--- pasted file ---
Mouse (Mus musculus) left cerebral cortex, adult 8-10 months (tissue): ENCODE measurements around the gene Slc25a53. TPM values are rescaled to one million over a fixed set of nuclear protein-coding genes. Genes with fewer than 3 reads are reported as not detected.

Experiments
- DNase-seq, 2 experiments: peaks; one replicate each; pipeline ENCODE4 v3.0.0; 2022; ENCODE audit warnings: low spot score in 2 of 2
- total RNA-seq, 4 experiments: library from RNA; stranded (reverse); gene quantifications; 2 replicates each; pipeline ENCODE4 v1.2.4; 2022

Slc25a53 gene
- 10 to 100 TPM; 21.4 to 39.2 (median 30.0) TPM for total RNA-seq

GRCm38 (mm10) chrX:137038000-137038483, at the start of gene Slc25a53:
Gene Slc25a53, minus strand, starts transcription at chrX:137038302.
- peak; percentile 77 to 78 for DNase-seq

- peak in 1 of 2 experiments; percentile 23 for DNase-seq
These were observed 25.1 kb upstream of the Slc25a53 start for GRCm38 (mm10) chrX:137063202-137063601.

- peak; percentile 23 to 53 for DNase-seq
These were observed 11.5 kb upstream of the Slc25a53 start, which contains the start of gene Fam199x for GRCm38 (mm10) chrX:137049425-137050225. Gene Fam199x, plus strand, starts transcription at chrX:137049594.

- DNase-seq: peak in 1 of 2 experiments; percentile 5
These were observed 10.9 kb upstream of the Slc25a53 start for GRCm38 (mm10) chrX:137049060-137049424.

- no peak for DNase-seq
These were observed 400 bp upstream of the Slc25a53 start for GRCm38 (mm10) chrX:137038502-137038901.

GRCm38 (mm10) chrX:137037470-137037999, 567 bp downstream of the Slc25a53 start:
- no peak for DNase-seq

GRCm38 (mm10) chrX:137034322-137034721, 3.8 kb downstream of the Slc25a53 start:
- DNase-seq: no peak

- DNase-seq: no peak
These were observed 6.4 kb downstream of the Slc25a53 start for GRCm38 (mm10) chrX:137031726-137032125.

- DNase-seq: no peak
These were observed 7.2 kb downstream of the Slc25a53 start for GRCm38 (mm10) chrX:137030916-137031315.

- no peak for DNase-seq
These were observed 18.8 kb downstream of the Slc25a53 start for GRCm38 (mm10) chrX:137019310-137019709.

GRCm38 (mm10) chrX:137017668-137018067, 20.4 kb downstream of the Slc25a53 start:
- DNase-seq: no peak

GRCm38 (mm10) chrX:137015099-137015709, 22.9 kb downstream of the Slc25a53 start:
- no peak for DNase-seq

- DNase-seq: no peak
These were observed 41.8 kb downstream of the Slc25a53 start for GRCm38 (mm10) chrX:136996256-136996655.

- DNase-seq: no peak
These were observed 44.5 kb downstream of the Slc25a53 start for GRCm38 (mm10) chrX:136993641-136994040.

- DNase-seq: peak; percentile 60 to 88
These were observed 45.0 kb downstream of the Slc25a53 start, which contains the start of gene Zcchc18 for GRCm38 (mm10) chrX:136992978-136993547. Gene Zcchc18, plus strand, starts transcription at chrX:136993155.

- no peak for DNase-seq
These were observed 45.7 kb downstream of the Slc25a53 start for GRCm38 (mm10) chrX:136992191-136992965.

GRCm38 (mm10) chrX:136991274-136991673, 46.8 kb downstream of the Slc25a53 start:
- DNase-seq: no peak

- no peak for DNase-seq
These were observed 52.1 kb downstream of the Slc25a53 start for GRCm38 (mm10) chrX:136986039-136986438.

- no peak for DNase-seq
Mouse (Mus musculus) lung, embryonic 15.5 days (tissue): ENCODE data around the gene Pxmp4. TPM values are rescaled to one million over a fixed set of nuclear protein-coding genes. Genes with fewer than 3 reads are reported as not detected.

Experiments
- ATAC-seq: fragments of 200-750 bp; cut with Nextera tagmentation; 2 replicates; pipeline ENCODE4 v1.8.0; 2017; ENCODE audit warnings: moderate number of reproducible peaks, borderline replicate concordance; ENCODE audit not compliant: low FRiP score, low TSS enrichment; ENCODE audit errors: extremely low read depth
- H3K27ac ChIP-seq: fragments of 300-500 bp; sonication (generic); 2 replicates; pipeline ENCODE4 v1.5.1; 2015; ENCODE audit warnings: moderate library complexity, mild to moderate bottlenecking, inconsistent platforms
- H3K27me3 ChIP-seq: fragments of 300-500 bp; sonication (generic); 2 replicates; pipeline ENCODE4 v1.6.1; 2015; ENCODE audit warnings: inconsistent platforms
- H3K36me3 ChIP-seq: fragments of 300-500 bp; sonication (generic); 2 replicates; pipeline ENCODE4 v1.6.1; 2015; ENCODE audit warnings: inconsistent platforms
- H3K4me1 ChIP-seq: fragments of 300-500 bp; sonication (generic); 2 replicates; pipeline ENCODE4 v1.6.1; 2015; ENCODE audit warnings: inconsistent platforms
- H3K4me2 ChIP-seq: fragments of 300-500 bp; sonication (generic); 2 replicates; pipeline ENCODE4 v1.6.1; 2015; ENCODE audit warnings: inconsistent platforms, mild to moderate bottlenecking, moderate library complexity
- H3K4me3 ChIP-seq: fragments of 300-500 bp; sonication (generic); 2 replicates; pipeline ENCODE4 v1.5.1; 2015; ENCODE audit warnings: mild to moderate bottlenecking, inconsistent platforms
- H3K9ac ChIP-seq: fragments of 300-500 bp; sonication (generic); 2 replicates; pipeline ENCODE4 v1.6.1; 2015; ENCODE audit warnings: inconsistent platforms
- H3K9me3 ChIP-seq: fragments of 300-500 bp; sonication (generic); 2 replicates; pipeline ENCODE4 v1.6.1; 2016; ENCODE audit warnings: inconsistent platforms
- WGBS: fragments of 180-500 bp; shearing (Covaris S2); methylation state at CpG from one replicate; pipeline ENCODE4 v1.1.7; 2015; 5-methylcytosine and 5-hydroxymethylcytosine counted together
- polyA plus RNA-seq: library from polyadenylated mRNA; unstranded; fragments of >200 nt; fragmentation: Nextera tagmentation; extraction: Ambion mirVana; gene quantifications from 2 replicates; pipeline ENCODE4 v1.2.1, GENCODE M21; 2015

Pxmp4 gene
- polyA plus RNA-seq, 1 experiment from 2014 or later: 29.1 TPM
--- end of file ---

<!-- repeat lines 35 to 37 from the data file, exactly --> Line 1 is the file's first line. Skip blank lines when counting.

These were observed 44.5 kb downstream of the Slc25a53 start for GRCm38 (mm10) chrX:136993641-136994040.

- DNase-seq: peak; percentile 60 to 88
These were observed 45.0 kb downstream of the Slc25a53 start, which contains the start of gene Zcchc18 for GRCm38 (mm10) chrX:136992978-136993547. Gene Zcchc18, plus strand, starts transcription at chrX:136993155.